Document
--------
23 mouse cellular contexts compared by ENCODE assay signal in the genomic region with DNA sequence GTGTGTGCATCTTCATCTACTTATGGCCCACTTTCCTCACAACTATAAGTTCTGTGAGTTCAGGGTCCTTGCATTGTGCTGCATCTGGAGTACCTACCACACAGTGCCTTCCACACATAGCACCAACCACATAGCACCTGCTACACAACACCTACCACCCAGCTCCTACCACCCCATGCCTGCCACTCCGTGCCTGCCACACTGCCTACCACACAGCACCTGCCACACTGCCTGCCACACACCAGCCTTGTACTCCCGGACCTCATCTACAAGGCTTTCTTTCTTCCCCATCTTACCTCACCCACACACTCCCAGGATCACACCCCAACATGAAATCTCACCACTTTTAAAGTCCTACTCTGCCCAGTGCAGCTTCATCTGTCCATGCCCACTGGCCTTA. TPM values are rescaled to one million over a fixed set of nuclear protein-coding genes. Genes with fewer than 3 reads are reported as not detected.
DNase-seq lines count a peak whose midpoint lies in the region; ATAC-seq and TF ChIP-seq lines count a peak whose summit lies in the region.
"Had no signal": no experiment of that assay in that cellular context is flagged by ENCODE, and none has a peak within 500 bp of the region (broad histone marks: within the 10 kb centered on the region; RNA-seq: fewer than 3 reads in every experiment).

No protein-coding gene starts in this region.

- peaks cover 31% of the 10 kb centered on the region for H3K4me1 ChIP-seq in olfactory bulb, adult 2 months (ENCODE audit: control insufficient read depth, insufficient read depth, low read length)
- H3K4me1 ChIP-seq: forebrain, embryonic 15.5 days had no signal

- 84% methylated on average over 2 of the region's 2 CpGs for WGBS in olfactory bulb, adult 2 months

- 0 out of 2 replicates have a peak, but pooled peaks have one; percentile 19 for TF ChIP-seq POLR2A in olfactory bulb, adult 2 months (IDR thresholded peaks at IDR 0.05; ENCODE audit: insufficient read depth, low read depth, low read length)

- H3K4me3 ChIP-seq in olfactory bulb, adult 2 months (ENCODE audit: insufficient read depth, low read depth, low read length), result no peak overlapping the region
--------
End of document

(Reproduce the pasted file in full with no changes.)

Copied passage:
23 mouse cellular contexts compared by ENCODE assay signal in the genomic region with DNA sequence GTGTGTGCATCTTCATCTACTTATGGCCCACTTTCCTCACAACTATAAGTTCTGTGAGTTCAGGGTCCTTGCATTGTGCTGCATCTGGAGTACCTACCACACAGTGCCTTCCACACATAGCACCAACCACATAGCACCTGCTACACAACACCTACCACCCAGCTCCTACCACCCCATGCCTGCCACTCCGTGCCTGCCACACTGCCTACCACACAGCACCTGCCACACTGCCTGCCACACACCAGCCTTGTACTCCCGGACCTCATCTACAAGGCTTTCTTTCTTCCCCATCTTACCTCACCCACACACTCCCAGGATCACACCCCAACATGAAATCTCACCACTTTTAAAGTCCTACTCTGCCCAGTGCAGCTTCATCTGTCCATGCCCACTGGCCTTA. TPM values are rescaled to one million over a fixed set of nuclear protein-coding genes. Genes with fewer than 3 reads are reported as not detected.
DNase-seq lines count a peak whose midpoint lies in the region; ATAC-seq and TF ChIP-seq lines count a peak whose summit lies in the region.
"Had no signal": no experiment of that assay in that cellular context is flagged by ENCODE, and none has a peak within 500 bp of the region (broad histone marks: within the 10 kb centered on the region; RNA-seq: fewer than 3 reads in every experiment).

No protein-coding gene starts in this region.

- peaks cover 31% of the 10 kb centered on the region for H3K4me1 ChIP-seq in olfactory bulb, adult 2 months (ENCODE audit: control insufficient read depth, insufficient read depth, low read length)
- H3K4me1 ChIP-seq: forebrain, embryonic 15.5 days had no signal

- 84% methylated on average over 2 of the region's 2 CpGs for WGBS in olfactory bulb, adult 2 months

- 0 out of 2 replicates have a peak, but pooled peaks have one; percentile 19 for TF ChIP-seq POLR2A in olfactory bulb, adult 2 months (IDR thresholded peaks at IDR 0.05; ENCODE audit: insufficient read depth, low read depth, low read length)

- H3K4me3 ChIP-seq in olfactory bulb, adult 2 months (ENCODE audit: insufficient read depth, low read depth, low read length), result no peak overlapping the region